Thursday 8 July 2021 6:00 am

Bank of England and FCA: Financial services' bottom lines will be hit if they ignore diversity and inclusion

Sam Woods is the Deputy Governor of Prudential Regulation at the Bank of England, Jon Cunliffe is the Deputy Governor of Financial Stability,and Nikhil Rathi is the CEO of the Financial Conduct Authority.

The financial services industry, like many other areas in our society, has made slow progress in becoming more diverse and inclusive. In recent years, social movements in the U.K. and around the world, have put an acute focus on these issues.

Where these wider social issues impact the statutory objectives the UK’s financial regulatory authorities have been given by parliament, we need to take an active role in tackling these. We have a responsibility to address the negative and far-reaching impacts of these within financial services. There is a strong argument to be made that the lack of diversity contributed to the group-think which played a central part in the financial crisis of 2008. Research shows again and again that more diverse and inclusive environments can lead to better outcomes. 

Ensuring financial firms are more diverse and inclusive is of course the right thing to do to advance our statutory objectives – but it is also good for business. More inclusive work cultures encourage better judgement through a greater debate of ideas, it can help cultivate more effective decision-making. This is essential for a safe and sound financial system, and helps ensure that banks and other financial firms are better equipped to provide products and services that are fit for purpose for all of their customer base

That is why the Prudential Regulation Authority (PRA), the Bank of England and the Financial Conduct Authority (FCA) are starting a conversation on how we can use the tools at our disposal to support change.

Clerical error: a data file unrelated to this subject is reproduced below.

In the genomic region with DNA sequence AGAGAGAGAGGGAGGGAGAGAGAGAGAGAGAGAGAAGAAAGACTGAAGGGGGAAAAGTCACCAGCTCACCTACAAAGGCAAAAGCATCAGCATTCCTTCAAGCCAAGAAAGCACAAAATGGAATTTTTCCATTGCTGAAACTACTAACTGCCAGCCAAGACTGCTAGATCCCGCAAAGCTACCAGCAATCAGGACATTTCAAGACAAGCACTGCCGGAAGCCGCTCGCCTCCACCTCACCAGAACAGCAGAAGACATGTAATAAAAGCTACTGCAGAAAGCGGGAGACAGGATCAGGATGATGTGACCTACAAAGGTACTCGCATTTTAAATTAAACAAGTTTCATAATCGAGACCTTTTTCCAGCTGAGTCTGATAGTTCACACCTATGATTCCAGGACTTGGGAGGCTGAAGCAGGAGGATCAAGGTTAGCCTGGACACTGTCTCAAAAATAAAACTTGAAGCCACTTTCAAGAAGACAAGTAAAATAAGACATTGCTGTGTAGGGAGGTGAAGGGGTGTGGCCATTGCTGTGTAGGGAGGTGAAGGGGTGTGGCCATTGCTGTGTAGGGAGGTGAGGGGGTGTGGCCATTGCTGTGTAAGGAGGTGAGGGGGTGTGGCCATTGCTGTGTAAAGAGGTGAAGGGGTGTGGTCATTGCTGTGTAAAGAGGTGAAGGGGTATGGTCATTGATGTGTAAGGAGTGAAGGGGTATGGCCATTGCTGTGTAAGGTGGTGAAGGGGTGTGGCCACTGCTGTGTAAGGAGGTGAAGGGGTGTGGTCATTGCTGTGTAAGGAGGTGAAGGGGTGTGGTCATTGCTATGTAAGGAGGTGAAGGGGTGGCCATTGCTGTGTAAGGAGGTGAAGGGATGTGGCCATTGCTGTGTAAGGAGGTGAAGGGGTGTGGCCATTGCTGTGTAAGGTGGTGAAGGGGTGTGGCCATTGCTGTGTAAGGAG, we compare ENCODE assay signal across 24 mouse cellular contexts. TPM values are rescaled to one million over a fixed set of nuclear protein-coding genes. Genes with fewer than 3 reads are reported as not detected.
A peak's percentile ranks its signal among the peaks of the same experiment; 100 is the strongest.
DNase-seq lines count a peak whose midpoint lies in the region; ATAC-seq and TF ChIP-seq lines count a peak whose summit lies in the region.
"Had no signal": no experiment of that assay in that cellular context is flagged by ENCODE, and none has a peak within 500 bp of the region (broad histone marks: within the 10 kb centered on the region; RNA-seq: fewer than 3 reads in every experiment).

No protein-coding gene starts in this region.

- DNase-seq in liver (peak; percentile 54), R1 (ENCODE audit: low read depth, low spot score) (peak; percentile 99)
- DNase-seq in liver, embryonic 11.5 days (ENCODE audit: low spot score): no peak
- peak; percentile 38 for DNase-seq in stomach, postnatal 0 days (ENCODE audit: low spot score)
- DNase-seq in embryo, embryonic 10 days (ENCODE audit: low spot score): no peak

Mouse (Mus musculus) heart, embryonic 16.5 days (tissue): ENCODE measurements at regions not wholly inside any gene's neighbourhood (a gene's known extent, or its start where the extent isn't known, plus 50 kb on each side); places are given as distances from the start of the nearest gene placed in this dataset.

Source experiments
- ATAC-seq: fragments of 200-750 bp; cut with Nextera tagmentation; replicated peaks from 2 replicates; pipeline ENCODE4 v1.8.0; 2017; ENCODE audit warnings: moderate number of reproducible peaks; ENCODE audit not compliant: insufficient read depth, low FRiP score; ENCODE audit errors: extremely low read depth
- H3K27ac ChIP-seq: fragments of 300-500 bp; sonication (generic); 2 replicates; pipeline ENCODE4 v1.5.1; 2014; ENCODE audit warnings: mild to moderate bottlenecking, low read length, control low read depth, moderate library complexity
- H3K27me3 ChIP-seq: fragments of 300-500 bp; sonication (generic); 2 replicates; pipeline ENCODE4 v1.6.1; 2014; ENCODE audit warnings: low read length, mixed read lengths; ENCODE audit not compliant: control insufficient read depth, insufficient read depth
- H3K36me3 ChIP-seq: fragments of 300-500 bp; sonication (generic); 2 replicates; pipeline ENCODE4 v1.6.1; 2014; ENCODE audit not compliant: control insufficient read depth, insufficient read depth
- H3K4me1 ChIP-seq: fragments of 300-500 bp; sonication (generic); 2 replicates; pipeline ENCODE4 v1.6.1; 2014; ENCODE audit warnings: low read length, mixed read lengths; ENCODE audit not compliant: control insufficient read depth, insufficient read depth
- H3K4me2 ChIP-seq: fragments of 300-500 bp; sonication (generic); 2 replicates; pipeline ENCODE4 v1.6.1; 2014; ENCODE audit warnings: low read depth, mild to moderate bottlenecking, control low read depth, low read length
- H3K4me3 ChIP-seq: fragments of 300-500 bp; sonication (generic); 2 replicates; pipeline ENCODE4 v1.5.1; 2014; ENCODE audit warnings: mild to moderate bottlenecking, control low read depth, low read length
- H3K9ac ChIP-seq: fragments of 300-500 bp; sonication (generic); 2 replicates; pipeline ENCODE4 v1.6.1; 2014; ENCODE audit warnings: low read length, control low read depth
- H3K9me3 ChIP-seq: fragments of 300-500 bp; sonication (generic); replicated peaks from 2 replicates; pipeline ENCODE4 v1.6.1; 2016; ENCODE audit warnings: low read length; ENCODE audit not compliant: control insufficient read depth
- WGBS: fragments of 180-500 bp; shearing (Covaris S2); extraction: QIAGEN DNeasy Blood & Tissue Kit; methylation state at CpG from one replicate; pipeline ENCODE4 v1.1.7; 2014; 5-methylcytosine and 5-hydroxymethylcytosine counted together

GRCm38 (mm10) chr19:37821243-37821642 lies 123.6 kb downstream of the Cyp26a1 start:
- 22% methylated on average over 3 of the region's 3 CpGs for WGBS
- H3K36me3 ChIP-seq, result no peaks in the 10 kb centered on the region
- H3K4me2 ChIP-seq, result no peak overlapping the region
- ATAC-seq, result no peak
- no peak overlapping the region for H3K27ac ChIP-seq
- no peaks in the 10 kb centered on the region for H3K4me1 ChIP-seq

We are encouraging people from across the country to give their views on policies for the recruitment of diverse board members, the potential role of targets for representation, and measures to make senior leaders directly accountable for diversity and inclusion in their firms in order to drive change from the top. We want to consider a range of options, including regulatory codes that link remuneration to diversity and inclusion metrics as part of performance assessments. Having better data and greater disclosure is critical for enabling firms and stakeholders to monitor progress. 

We recognise and applaud the many initiatives underway across the industry and the leadership shown by many executives and the focus which investors are not increasingly bringing to these issues. However, the rate of change as a whole has been too slow, particularly on race where fewer than 1 in 10 management roles in financial services are held by black, Asian or other minority ethnic people. 

That is why we need to be ambitious.  

We know that we are proposing changes for firms when we also have much to do to make our own organisations more diverse and inclusive. The Bank, PRA and FCA are already working to promote diversity and inclusion internally, through recruitment initiatives, action plans, data and targets, and we are focused on making further improvements. 

We are fully committed to the ambitions of the Women in Finance Charter.

This is part of an important conversation – on the role of regulators in delivering a more diverse, more inclusive industry. We look forward to hearing your feedback.  

City A.M.'s opinion pages are a place for thought-provoking views and debate. These views are not necessarily shared by City A.M.

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